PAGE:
Our faculty explore many themes within operations management: supply chain management, service and retail operations, healthcare operations, sustainable operations, human behavior and operations, humanitarian and socially responsible operations, and energy resource management.
This area examines the flow of goods and services, the movement and storage of raw materials, of work-in-process inventory, and of finished goods from point of origin to point of consumption. Our faculty have explored best practices of demand fulfillment through trans-shipment across a network of stores and distribution centers, which have an impact on customers’ overall shopping experience and the profit of each member of a supply chain. Our faculty also have analyzed the risk of failure points within a supply chain. They are interested in examining organizational, operational and behavioral causes of product recalls. Additionally, they study suppliers' incentives and how financing mechanisms can be used to enhance the efficiency of the chain.
This area examines management principles and theory on designing and managing service and retail operations. Our faculty are interested in analyzing the impact of customers’ behavior on the service quality and in designing service disciplines which improve the performance measure of the systems. Operations in a typical retail supply chain includes ordering, stocking, offering, and delivering thousands of SKUs in hundreds of product categories. Therefore, it is important to understand customer choice among a set of alternatives in a retail environment, where an alternative means not only a product variant itself, but also how it is presented and/or delivered to the customer, which have profound effects on customer choice. Our faculty examine retailers’ assortment-related decisions, and the effectiveness of different omni-channel strategies that provide seamless shopping experience to the customer, whether she is shopping online, from a desktop or mobile device, by telephone, or in a bricks and mortar store.
This area focuses on approaches for achieving operational excellence as one of the important ways of driving down costs of care while maintaining its desired quality. Our faculty have examined aspects such as patient flow within hospitals, hospital staffing, clinical trial design, and pharmaceutical pricing. Their research provides a new adaptive design approach for multi-arm clinical trials such as Phase II/III dose-finding trials. In addition, faculty study the consequences of regulation on healthcare providers to better understand their impact on patients.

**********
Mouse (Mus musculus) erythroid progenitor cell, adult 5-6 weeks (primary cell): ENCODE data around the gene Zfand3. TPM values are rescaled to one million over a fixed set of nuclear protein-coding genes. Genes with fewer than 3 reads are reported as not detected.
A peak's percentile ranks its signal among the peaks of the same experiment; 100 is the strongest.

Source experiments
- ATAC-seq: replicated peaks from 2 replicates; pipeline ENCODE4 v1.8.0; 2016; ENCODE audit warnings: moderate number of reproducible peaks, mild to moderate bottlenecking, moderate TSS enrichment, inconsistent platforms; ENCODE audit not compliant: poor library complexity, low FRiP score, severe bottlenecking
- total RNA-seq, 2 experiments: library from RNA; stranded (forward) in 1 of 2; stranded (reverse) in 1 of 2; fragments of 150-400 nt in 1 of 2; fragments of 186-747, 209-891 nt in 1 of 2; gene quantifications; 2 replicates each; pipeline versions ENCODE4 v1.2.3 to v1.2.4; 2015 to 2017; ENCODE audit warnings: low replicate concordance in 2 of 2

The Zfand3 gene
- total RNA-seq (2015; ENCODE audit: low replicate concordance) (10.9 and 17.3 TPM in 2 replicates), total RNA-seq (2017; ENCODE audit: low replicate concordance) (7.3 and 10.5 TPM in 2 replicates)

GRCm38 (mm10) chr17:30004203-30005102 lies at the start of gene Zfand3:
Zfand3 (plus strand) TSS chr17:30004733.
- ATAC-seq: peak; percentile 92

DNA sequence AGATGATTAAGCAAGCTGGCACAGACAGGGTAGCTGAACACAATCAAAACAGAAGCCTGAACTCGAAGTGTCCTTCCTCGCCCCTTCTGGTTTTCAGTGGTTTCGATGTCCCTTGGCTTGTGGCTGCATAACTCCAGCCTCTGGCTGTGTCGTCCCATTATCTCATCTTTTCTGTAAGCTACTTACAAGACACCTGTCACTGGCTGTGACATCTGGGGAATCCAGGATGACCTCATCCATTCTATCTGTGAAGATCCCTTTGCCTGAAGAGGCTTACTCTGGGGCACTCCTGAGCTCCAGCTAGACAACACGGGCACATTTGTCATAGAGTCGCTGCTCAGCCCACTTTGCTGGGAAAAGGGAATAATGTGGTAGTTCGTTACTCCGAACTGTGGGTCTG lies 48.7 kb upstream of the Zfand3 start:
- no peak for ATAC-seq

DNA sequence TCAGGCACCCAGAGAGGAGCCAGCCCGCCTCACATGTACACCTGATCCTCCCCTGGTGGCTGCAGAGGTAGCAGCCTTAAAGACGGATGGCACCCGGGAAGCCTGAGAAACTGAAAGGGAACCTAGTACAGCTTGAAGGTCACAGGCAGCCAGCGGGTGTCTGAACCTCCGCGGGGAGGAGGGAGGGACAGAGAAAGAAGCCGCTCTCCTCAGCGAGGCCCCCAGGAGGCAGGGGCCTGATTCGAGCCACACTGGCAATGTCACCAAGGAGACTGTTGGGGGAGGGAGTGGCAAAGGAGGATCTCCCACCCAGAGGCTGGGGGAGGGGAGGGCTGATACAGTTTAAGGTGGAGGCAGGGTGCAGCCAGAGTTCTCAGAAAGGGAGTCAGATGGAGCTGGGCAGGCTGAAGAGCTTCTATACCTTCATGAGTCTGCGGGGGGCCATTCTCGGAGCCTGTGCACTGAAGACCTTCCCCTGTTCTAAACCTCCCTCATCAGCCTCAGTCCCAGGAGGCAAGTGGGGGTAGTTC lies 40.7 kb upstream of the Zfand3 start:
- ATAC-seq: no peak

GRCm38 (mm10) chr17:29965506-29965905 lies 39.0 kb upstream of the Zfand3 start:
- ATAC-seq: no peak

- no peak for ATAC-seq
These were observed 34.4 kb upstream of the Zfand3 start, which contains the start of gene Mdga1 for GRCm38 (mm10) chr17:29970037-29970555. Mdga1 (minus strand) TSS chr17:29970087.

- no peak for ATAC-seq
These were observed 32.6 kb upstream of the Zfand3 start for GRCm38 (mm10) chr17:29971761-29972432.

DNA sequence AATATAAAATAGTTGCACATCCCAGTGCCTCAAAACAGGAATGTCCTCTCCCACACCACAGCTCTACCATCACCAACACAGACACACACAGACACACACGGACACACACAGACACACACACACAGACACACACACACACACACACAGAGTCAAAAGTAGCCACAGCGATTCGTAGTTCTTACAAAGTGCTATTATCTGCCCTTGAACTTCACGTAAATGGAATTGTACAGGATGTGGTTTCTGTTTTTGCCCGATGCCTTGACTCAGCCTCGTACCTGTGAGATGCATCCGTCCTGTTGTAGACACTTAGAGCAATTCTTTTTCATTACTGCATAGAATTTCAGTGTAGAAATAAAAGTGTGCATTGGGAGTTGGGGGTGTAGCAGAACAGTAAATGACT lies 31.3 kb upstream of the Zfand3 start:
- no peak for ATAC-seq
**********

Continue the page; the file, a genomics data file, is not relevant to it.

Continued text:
This area examines strategies, techniques and operational policies to support economic, environmental and social objectives and goals. Our faculty have examined forward logistics in the chain—that is, procurement of materials, production and distribution—as well as the reverse logistics to collect and process returned products and/or parts of products to ensure socioeconomically and ecologically sustainable recovery in a circular economy. Research by our faculty has also explored strategies and cost implications of carbon footprint reduction for a firm's direct and indirect emissions, including investments in carbon offsets, in a market where some consumers are sensitive to environmental issues.
This area explores human behaviors that underlie operational systems and processes. Our faculty have explored ways in which deviations from rational behaviors impact operational performance (for example, incentives in procurement), and the ways in which operational policies (for example, collaboration/competition) impact behavior.
This area refers to operations that are directed to deal with disasters, focusing on coordinating supplies, information, and finances, which are moved among donors, beneficiaries, suppliers, and humanitarian organizations to provide aid to beneficiaries. Humanitarian operations impact infrastructure, which in turn affects an organization’s profitability and performance. Our faculty have investigated the defining characteristics of humanitarian operations such as funding and donations, equity-efficiency tradeoffs, decentralized decision-making, and last-mile distribution.
This area includes a range of issues in the investment and operations management of energy resources, including conventional and renewable energy resources and energy storage, as well as demand-side resources. Our faculty have studied issues such as investing in and managing intermittent renewable energy resources, storage investment and operations, energy market competition, demand response and energy efficiency investments.